AKRON-In a nutshell, retreading in 2001 is all about prices.
New truck tire prices, impacted by the near collapse of new tractor and trailer sales, have fallen to a point where fleets are rethinking their new tire-retread mix.
At the same time, costs are rising. Raw materials costs are up, pushing up tread rubber prices, and rising energy costs impact every retreader across the continent.
The casualty could be margins.
One positive-prices for casings have dropped considerably, in part because the lower profile sizes are more plentiful, increasing their availability, according to Marvin Bozarth, executive director of the International Tire & Rubber Association (ITRA).
The deceleration in market growth didn't really take hold until late in 2000, hence the majority of this year's Top 50 truck tire retreaders reported production gains over 1999.
This scenario is not likely to repeat in 2001, however, based on a sampling of first-quarter reports from around the country. In the snow belt states, the long winter put an even deeper chill on many retreaders' business activities the past few months.
Rising fuel prices have retreaders worried on two fronts this year: No. 1, the effect on truck traffic; and No. 2, the effect on energy costs. Already this past year, a third or more of those companies responding to the Tire Business survey cited energy costs as a troubling development.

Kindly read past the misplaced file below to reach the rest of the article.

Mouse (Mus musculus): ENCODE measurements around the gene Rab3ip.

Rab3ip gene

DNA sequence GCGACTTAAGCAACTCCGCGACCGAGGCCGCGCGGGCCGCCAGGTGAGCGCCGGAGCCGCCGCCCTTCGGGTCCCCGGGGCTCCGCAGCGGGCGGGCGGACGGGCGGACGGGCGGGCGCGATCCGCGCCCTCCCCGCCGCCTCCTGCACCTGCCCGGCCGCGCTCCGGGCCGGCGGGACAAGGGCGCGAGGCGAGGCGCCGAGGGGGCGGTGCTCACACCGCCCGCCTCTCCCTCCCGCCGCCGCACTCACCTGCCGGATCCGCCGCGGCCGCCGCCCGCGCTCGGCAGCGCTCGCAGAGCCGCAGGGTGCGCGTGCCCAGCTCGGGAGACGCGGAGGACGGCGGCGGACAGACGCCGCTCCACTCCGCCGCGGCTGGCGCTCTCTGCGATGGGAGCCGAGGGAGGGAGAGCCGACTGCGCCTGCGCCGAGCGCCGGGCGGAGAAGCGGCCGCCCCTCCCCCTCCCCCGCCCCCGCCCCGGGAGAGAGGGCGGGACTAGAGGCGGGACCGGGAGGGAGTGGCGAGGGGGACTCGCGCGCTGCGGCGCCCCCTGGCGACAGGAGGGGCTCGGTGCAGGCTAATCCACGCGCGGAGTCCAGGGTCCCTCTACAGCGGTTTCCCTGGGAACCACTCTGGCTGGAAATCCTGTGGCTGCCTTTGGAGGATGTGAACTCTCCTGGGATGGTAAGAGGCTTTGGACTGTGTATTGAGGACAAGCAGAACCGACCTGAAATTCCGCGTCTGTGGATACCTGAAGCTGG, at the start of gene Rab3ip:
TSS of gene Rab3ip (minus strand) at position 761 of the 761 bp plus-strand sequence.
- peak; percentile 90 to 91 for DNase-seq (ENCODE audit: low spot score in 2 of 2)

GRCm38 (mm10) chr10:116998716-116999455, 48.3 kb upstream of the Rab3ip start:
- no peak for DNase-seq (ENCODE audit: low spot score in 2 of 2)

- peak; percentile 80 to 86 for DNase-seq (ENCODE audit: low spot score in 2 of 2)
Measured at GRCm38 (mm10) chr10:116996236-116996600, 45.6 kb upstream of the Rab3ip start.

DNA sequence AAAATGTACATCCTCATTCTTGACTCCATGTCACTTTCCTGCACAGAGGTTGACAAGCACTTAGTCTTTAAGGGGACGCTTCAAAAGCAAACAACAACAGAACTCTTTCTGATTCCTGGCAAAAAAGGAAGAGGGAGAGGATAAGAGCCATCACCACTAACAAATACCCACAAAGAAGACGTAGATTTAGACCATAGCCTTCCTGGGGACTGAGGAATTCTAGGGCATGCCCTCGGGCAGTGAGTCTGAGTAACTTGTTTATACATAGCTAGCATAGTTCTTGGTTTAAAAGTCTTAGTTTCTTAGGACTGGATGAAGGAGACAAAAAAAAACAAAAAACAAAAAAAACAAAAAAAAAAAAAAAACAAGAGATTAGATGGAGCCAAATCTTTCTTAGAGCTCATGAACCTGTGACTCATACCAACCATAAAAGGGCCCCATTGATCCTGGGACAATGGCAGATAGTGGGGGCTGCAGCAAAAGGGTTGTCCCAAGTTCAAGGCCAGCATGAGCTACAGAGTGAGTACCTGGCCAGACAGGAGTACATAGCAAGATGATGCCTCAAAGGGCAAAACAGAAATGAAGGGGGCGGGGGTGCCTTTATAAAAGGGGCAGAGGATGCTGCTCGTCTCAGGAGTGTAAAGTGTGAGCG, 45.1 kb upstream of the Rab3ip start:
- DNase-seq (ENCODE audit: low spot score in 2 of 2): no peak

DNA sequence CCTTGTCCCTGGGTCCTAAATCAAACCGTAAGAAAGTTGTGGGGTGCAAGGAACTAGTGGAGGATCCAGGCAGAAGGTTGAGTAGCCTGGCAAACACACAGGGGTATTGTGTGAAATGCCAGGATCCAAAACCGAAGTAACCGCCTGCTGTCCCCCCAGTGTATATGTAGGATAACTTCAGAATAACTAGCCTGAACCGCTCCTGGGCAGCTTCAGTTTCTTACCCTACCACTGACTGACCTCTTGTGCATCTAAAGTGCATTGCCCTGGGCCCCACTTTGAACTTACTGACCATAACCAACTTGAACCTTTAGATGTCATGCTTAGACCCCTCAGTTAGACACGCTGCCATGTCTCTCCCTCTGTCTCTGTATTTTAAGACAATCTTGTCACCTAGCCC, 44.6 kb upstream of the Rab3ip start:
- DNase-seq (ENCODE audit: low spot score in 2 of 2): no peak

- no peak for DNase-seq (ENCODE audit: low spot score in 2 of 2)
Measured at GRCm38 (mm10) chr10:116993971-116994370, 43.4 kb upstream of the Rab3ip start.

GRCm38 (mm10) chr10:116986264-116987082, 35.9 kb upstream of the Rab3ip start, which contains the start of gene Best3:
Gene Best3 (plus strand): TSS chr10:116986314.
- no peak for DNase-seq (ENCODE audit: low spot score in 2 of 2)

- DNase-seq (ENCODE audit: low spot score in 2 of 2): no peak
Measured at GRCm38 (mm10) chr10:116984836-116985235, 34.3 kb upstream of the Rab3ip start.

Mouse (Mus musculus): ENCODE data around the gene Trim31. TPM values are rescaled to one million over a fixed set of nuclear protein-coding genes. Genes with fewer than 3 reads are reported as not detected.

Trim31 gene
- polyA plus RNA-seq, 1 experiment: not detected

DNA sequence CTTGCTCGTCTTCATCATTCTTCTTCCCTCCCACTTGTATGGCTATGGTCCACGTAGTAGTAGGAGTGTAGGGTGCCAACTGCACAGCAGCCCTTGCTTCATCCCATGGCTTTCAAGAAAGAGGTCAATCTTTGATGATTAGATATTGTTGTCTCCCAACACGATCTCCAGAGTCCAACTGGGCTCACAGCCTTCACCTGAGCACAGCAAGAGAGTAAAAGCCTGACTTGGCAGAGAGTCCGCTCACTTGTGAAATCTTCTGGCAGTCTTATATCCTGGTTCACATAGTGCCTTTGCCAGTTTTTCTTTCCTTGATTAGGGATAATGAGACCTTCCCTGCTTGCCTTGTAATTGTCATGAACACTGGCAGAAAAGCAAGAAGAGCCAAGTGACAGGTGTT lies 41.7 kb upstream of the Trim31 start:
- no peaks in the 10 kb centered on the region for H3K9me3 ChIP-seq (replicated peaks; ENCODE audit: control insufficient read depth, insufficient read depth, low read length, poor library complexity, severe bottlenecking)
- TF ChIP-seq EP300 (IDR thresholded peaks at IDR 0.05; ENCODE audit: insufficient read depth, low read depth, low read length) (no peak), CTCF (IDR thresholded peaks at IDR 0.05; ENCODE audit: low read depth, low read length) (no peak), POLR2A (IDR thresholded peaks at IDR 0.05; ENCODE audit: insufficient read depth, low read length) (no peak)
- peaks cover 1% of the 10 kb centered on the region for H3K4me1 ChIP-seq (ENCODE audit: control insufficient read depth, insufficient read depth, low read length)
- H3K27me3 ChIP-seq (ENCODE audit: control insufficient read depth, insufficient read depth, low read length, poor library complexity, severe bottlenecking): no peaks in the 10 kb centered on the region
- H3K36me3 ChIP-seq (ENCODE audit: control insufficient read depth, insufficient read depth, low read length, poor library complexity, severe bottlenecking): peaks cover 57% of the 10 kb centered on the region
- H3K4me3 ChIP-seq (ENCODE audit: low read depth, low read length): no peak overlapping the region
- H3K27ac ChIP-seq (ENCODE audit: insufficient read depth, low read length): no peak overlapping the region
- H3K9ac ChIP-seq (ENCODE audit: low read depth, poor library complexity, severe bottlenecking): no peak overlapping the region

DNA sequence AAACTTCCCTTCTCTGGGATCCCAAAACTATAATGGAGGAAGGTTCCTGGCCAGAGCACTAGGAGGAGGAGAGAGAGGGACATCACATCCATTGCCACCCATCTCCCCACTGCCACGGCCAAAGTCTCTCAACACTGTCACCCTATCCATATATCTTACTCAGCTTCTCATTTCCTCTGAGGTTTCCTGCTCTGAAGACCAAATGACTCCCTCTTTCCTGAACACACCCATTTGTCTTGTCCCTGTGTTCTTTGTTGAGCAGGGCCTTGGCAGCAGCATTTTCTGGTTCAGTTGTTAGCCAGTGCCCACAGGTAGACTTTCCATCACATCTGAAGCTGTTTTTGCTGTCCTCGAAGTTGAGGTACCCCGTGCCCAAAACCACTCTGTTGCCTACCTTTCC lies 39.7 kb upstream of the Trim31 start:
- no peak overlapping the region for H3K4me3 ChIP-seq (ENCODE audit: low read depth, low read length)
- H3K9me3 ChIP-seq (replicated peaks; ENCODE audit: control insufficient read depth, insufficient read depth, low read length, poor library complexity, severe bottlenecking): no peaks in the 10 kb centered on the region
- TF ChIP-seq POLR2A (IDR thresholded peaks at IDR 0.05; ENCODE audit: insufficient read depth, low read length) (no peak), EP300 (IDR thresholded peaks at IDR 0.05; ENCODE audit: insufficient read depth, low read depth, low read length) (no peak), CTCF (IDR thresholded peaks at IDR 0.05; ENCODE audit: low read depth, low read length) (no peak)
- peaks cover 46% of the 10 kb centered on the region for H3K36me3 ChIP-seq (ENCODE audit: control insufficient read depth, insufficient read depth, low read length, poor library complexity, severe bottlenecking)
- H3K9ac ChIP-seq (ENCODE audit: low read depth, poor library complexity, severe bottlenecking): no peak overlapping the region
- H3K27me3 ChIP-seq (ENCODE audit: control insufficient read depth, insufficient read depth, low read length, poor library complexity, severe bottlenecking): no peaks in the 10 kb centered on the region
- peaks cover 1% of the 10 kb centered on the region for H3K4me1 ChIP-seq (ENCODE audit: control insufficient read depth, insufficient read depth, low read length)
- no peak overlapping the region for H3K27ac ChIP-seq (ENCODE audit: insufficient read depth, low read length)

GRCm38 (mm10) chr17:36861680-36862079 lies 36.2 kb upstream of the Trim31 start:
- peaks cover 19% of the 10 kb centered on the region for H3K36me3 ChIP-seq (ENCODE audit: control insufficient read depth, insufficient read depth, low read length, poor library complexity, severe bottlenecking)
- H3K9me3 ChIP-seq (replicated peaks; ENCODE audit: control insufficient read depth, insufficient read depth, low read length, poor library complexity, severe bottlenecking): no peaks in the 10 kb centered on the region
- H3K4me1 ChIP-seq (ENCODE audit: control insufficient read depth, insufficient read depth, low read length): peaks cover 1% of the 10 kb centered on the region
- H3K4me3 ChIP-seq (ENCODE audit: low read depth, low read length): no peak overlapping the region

Retread production was down last year in all categories, according to the annual Retreadonomics market overview published by the ITRA. The downward trend should continue in passenger and light truck tires, but medium truck should stage a slight rebound, although output will still fall short of record production of 17.4 million units in 1999.
Tread rubber use fell 7 or 8 percent to about 560 million pounds last year, and the value of retread sales in the U.S. slipped 4.4 percent to $2.17 billion, according to ITRA data.
Calculated according to data provided by respondents to a Tire Business survey, the average cost last year of a 295/75R22.5 retread was $93.40 with customer's casing, and $159.87 without-measurable dips from the $97 and $175 reported a year ago. The selling price range was $66 to $110 with customer's casing, and $79 to $215 without.
By comparison, the average cost to produce and distribute an 11R22.5 was between $77.38 for a mold cure and $110.58 for a precure, the ITRA data show.
The dip in selling prices monitored by Tire Business contrasts with increases in production costs. According to the ITRA data, the cost of retreading a truck tire last year went up 6.2 percent for both mold cure and precure. The costs should increase a like amount this year, especially, when escalating natural gas and electric costs are factored in.